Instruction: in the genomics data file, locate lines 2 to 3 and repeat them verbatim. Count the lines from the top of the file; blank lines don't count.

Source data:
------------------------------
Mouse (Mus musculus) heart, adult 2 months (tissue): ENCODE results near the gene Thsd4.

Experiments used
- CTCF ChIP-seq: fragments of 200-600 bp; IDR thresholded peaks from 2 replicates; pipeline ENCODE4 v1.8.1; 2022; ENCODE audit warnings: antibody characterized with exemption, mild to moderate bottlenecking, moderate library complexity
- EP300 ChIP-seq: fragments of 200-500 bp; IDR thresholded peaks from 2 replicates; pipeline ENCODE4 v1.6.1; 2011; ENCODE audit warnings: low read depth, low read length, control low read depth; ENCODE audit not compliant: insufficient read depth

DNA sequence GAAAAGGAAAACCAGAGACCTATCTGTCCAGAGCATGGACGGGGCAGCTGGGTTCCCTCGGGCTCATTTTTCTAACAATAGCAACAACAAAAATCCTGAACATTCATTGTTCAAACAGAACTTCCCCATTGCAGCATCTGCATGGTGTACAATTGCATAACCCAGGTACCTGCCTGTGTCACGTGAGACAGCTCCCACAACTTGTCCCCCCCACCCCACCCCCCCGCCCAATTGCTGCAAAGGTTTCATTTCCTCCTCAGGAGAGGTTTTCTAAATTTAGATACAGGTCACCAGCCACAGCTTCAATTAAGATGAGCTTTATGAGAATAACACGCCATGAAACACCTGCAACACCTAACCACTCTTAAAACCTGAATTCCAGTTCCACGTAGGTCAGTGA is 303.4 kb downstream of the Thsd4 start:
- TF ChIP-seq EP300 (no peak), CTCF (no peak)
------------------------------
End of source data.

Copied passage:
Experiments used
- CTCF ChIP-seq: fragments of 200-600 bp; IDR thresholded peaks from 2 replicates; pipeline ENCODE4 v1.8.1; 2022; ENCODE audit warnings: antibody characterized with exemption, mild to moderate bottlenecking, moderate library complexity